Research conducted by the Department of Health in 2012 revealed that over 400 000 South African children under the age 15 in South Africa were HIV-positive.
The United Nations Population Fund (UNFPA) says the only one in three teenagers who fall pregnant continues her education after delivery, despite the South African Schools Act, which says that ‘girls who become pregnant should not be denied access to education.’
The UNFPA estimates that 51 000 South African schoolgirls gave birth in 2011 and the Department of Health reports that eight percent of the women who give birth in public hospitals and clinics are less than 18 years old.
Media affects us in many ways, as a major socialising influence, a carrier of culture, a source of information, education and entertainment, an important factor in political communication and participation in a democracy and a communicator of ideological values and norms, attitudes and believes.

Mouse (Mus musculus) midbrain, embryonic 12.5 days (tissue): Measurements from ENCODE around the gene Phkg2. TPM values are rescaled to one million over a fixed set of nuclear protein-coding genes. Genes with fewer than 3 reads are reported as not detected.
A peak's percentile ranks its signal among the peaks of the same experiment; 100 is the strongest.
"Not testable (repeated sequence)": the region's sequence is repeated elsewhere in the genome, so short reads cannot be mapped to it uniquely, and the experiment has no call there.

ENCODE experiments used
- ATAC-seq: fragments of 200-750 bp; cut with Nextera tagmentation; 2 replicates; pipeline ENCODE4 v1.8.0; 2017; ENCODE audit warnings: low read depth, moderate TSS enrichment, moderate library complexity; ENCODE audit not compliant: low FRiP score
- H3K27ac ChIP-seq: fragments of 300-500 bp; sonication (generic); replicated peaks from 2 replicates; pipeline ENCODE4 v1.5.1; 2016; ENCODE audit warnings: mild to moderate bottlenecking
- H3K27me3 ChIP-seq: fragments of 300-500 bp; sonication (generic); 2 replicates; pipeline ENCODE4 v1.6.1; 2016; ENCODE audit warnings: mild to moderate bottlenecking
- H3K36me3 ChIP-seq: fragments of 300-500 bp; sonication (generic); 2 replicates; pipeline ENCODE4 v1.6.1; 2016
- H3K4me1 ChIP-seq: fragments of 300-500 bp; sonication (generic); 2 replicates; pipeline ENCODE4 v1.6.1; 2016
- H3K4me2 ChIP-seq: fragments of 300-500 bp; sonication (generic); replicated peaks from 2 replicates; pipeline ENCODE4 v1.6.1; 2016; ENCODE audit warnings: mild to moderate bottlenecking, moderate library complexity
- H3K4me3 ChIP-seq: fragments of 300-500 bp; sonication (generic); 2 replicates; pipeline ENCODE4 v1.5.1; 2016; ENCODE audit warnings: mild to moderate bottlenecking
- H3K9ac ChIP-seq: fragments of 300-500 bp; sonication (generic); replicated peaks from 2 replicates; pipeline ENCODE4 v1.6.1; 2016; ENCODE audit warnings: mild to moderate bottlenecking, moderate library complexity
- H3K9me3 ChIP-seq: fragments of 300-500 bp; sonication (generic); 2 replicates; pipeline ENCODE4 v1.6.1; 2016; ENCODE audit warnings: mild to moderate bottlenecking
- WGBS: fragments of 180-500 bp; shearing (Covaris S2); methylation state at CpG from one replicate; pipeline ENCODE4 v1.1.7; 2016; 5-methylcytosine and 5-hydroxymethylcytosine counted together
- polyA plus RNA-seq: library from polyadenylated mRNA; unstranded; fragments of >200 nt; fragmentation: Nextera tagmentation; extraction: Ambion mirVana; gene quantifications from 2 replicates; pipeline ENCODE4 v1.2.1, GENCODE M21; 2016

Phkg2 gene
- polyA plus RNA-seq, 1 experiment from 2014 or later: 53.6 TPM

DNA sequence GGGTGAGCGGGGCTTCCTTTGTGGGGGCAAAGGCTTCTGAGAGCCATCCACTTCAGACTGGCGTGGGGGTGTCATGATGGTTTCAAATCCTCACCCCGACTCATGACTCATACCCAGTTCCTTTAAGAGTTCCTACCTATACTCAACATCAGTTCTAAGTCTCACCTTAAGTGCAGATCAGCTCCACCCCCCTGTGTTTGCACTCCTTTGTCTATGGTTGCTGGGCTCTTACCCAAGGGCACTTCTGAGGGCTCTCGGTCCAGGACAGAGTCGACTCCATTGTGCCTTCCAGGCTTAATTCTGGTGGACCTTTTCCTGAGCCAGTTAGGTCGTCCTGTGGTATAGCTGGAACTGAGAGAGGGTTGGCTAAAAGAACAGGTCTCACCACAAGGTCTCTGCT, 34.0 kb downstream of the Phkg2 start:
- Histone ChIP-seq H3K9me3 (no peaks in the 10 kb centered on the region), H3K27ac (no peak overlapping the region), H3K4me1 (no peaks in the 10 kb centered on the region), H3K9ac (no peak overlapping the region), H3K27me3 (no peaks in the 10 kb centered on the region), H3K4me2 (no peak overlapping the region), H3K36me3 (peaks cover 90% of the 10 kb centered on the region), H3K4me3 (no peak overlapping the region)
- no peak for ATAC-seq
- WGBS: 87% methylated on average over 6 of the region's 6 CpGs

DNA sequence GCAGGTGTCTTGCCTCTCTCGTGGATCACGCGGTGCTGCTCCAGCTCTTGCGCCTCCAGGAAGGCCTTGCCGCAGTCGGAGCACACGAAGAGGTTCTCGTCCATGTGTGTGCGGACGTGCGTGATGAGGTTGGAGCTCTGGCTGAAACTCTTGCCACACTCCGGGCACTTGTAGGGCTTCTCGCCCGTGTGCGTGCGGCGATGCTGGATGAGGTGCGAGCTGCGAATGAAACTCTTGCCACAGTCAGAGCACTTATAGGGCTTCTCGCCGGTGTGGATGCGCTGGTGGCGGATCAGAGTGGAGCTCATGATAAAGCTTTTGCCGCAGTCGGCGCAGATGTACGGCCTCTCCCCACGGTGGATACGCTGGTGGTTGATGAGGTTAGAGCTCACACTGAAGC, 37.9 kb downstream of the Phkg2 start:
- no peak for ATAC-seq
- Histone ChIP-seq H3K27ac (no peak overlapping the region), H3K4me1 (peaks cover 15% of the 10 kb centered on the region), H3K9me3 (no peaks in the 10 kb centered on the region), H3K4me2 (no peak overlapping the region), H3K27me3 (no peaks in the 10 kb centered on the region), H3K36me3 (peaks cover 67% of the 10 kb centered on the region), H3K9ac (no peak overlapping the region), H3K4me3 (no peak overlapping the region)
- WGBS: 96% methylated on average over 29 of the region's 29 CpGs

The association of Vulnerable Widows Infected and Affected by HIV/AIDs (AWAIS) has launched a 64-page book sharing insights on the disease.
The book, of which 500 copies released so far, is a result of a survey conducted in partnership with National AIDS Control Commission (NDCC) and Rwandan Network of People Living with HIV/AIDS (RRP).
The Treatment Action Campaign (TAC) has condemned the deportation of a Cape Town musician who was kicked out of China due to her HIV-positive status.
The woman, who refused to be named, has since returned to Cape Town after she was allegedly ordered by the Chinese authorities to leave that country when her blood tests showed she was HIV-positive.
TAC has described the singer's deportation a "gross human rights violation" and a "setback" to the prevention and anti-stigmatisation campaigning doneby AIDS activists.